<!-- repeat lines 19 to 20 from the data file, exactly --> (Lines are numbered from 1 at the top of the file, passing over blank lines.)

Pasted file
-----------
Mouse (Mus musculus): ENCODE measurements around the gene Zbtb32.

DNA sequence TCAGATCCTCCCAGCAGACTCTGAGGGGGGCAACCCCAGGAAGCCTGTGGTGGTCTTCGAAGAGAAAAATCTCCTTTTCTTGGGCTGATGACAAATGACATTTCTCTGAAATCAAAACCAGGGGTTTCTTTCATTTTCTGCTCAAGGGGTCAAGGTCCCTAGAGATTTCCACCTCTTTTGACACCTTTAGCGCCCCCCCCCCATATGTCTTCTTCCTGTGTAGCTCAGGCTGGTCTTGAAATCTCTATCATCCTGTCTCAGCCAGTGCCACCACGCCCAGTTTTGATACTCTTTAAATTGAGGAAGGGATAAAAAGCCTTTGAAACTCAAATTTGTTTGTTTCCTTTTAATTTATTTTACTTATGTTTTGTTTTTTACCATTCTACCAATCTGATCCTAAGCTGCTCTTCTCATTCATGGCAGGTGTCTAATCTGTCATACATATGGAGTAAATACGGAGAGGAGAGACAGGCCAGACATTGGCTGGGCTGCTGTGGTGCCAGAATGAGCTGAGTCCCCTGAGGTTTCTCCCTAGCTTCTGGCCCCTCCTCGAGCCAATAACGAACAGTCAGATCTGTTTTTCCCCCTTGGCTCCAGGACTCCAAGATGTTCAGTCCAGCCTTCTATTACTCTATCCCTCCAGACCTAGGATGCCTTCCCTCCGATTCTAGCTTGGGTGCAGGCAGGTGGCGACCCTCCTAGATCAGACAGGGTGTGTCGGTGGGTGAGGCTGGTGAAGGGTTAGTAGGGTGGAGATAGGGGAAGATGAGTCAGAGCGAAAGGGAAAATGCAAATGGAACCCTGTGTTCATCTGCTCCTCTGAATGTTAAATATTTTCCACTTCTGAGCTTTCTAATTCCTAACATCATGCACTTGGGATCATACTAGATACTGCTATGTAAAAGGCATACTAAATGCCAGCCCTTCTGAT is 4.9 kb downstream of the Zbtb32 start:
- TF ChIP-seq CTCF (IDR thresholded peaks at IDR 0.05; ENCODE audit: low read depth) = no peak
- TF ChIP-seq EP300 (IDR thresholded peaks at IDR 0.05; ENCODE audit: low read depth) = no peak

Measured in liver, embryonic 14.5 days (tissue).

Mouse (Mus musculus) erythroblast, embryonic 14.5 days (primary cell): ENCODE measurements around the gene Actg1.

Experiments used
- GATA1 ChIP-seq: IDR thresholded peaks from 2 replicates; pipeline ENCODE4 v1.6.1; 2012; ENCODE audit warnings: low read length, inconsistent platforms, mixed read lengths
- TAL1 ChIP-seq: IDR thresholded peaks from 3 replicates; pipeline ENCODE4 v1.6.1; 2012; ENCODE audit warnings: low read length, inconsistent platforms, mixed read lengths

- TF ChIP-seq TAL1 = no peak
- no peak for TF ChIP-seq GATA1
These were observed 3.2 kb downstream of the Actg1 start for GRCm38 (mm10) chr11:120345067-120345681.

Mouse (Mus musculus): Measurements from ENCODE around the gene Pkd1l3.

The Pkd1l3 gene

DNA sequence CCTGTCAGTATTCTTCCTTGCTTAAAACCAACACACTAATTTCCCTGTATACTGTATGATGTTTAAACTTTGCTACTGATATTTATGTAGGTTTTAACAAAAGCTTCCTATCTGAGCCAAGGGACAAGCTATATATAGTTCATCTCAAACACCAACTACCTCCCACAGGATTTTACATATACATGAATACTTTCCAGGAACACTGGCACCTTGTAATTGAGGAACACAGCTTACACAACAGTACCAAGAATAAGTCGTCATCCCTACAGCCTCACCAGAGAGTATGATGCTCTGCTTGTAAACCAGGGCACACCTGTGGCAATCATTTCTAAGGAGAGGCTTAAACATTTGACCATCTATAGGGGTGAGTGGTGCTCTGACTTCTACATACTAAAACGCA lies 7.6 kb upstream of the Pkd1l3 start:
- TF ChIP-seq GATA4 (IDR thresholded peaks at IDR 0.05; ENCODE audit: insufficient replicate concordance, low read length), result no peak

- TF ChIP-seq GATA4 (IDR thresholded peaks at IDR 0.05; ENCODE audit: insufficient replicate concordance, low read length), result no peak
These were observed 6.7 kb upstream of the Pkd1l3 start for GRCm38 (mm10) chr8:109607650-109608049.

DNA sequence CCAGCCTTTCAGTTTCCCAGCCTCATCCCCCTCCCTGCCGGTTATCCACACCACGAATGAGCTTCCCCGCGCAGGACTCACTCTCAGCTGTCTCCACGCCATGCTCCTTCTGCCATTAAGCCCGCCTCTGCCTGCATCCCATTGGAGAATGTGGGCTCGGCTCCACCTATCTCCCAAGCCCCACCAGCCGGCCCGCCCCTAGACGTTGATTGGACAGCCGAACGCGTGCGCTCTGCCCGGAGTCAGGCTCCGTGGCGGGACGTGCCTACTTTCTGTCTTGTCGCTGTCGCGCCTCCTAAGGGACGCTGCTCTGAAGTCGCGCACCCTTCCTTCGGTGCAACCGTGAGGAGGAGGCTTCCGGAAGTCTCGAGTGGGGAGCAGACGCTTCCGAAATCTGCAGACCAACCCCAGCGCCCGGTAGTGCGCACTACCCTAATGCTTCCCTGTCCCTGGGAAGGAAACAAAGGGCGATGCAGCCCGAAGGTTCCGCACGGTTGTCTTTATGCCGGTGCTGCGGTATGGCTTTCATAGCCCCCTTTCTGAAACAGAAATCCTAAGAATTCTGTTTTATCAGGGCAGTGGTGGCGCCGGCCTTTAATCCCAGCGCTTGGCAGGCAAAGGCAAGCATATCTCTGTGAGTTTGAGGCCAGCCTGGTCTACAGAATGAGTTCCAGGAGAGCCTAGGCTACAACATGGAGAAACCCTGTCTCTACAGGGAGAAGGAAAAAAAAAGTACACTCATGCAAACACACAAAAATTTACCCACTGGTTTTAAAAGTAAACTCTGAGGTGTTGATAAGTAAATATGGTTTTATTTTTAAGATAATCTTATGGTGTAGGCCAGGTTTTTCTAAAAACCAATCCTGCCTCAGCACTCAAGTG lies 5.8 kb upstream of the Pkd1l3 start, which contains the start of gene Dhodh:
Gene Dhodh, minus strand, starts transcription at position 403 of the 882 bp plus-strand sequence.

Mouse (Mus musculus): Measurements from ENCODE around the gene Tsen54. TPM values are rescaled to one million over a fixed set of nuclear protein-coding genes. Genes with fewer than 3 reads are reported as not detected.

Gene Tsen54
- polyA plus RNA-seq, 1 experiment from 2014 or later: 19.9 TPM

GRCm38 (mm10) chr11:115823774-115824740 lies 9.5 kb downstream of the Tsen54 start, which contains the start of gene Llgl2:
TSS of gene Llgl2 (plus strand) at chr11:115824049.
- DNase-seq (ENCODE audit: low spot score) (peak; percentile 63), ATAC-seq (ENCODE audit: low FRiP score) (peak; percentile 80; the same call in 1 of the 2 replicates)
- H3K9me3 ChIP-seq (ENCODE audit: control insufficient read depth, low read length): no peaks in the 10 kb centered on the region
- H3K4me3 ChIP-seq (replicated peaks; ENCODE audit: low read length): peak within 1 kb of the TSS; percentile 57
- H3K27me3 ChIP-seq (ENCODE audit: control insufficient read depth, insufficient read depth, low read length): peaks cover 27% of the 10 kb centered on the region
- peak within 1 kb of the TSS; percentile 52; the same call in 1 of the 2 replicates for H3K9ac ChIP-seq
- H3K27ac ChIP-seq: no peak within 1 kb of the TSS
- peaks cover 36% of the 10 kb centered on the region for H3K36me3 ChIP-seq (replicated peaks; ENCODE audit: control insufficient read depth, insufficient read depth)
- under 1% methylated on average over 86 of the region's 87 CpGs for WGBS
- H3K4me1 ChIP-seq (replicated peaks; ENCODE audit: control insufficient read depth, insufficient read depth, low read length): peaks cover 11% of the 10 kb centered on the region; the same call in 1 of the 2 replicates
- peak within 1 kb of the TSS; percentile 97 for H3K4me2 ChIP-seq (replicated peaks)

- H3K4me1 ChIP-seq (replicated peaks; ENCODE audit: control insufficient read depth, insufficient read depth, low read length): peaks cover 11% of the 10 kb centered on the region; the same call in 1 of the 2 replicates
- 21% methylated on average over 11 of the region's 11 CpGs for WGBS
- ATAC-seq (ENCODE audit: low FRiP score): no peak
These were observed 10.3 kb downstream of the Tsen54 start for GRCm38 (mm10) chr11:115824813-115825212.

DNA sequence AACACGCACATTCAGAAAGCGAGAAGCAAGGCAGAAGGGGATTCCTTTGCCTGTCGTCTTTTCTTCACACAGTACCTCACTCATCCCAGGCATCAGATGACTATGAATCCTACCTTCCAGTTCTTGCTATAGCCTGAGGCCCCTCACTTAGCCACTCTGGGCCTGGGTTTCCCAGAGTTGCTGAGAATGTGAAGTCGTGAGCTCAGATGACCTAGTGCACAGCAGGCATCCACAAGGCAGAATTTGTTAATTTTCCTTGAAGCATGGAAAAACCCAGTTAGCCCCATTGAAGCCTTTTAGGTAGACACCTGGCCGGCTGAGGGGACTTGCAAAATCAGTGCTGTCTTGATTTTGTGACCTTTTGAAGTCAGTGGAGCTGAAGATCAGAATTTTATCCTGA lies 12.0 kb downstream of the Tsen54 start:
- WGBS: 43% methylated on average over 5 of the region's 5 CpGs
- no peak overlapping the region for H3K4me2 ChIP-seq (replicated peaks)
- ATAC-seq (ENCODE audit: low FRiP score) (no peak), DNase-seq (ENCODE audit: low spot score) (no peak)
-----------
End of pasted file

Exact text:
DNA sequence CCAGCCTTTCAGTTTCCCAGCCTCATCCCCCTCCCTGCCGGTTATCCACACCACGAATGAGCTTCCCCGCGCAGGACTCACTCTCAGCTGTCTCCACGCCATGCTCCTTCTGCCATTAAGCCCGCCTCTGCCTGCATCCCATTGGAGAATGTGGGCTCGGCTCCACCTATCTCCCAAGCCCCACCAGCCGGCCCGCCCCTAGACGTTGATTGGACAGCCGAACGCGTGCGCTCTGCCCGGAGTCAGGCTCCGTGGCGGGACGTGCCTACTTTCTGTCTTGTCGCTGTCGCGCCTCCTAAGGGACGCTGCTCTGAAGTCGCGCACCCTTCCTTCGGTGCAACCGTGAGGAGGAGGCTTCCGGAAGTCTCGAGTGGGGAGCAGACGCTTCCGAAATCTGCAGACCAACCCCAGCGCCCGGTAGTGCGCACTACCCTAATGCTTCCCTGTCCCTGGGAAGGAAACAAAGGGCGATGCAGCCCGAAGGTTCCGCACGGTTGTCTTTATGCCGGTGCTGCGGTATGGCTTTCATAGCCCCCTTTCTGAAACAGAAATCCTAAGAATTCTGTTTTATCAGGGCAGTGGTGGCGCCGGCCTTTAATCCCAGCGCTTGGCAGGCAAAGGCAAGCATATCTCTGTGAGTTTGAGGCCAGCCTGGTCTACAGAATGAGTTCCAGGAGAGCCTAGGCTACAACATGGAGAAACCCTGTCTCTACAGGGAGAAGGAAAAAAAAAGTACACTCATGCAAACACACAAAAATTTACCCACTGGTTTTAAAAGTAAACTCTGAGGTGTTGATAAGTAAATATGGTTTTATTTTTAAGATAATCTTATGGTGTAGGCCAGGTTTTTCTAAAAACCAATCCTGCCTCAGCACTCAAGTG lies 5.8 kb upstream of the Pkd1l3 start, which contains the start of gene Dhodh:
Gene Dhodh, minus strand, starts transcription at position 403 of the 882 bp plus-strand sequence.